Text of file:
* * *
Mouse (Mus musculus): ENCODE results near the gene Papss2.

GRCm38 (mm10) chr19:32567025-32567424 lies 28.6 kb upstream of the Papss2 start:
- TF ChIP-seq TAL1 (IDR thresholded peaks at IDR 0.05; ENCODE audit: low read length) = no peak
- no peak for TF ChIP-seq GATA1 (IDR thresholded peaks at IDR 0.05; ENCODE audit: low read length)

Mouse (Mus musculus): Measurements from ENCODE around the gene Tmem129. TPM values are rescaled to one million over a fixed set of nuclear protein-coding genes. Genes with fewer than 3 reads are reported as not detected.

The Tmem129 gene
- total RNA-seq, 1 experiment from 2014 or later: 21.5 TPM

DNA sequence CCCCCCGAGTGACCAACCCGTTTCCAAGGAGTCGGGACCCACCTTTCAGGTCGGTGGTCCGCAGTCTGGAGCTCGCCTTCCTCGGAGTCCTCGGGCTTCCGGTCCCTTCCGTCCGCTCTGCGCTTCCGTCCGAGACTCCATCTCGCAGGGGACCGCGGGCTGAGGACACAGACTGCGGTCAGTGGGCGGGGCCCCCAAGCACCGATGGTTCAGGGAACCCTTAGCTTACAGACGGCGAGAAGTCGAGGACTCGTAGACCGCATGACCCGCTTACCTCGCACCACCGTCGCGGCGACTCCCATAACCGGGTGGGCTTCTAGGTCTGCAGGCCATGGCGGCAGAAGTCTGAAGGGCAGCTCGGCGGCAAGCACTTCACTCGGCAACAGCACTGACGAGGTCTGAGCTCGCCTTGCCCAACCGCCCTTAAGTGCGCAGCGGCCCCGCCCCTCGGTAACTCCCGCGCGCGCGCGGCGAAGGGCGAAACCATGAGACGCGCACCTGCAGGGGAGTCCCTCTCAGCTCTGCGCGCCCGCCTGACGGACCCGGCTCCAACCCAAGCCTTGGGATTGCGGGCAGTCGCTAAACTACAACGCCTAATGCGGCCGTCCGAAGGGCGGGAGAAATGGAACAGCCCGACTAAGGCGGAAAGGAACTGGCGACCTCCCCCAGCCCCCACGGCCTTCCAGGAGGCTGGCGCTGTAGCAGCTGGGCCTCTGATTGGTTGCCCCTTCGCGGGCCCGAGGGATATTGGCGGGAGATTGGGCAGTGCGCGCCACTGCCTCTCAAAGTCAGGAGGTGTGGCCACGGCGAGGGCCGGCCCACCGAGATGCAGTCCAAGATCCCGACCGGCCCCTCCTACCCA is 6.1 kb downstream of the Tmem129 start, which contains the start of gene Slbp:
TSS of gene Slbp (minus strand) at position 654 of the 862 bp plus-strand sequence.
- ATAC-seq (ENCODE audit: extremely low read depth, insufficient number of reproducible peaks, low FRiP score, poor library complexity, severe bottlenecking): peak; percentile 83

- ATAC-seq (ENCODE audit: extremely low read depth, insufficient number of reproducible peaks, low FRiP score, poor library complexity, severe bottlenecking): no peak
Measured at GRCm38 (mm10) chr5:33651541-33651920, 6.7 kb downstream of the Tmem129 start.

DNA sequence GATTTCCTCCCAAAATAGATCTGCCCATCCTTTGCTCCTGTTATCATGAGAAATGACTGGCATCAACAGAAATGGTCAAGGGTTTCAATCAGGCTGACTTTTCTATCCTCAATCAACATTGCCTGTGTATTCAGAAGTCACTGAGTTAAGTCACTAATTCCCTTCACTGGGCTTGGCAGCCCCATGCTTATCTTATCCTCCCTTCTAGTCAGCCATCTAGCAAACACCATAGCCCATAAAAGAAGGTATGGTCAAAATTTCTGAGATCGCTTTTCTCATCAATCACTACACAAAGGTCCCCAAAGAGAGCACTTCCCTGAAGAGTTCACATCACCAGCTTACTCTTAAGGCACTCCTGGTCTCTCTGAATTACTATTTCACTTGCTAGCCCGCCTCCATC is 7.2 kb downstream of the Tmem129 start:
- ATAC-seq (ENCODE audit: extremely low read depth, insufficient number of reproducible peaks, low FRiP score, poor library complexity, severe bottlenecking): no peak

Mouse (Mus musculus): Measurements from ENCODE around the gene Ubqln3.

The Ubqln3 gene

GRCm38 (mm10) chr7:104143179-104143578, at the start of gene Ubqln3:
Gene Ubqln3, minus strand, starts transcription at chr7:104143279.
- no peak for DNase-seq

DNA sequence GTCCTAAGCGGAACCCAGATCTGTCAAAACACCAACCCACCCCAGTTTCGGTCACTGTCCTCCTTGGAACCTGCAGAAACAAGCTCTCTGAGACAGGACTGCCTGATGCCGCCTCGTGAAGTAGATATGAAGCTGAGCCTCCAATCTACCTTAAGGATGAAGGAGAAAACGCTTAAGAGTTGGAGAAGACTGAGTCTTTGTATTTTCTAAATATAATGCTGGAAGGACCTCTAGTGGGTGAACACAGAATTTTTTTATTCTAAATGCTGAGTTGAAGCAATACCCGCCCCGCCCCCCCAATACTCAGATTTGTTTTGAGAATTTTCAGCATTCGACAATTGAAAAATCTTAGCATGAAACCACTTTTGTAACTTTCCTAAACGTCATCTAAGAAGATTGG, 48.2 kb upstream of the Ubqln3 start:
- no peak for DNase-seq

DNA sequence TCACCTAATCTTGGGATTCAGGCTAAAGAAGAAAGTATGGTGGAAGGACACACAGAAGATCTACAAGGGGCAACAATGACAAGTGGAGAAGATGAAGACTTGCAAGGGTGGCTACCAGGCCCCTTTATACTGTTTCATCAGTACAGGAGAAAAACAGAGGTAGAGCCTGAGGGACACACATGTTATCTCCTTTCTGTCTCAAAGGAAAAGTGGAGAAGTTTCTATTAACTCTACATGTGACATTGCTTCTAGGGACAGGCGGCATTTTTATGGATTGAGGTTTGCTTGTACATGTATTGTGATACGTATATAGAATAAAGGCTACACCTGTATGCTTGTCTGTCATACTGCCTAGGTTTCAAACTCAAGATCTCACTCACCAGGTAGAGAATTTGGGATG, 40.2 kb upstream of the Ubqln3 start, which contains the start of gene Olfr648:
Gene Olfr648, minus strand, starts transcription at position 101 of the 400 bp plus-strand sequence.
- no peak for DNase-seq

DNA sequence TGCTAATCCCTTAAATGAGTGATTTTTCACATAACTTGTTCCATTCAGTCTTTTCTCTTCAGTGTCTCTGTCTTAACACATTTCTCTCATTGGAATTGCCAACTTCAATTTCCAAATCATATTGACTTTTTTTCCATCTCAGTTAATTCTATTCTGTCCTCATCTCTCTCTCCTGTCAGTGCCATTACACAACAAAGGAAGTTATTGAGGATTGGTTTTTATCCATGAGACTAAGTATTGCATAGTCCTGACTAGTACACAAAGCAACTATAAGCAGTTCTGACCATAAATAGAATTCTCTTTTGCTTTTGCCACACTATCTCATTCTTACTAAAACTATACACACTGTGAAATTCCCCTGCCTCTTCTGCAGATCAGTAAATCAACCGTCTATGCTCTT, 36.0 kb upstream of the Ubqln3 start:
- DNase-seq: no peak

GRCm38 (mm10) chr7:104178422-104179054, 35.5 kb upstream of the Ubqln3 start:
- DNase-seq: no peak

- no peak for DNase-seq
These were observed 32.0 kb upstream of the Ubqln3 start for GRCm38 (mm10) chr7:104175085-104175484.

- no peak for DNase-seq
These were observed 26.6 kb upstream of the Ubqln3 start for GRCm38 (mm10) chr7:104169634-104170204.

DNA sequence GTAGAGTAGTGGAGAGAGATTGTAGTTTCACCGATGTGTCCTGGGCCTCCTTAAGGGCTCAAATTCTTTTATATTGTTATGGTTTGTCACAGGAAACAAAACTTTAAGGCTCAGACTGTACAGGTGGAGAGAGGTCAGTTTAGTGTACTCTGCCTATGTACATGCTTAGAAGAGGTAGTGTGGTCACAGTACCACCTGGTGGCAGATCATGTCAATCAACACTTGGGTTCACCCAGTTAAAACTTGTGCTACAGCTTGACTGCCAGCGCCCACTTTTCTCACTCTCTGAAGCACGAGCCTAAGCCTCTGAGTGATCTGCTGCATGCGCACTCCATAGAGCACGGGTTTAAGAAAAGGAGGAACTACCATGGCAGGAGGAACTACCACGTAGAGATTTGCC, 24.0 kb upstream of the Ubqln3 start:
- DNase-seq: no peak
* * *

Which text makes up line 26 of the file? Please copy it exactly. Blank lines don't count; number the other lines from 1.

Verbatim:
- DNase-seq: no peak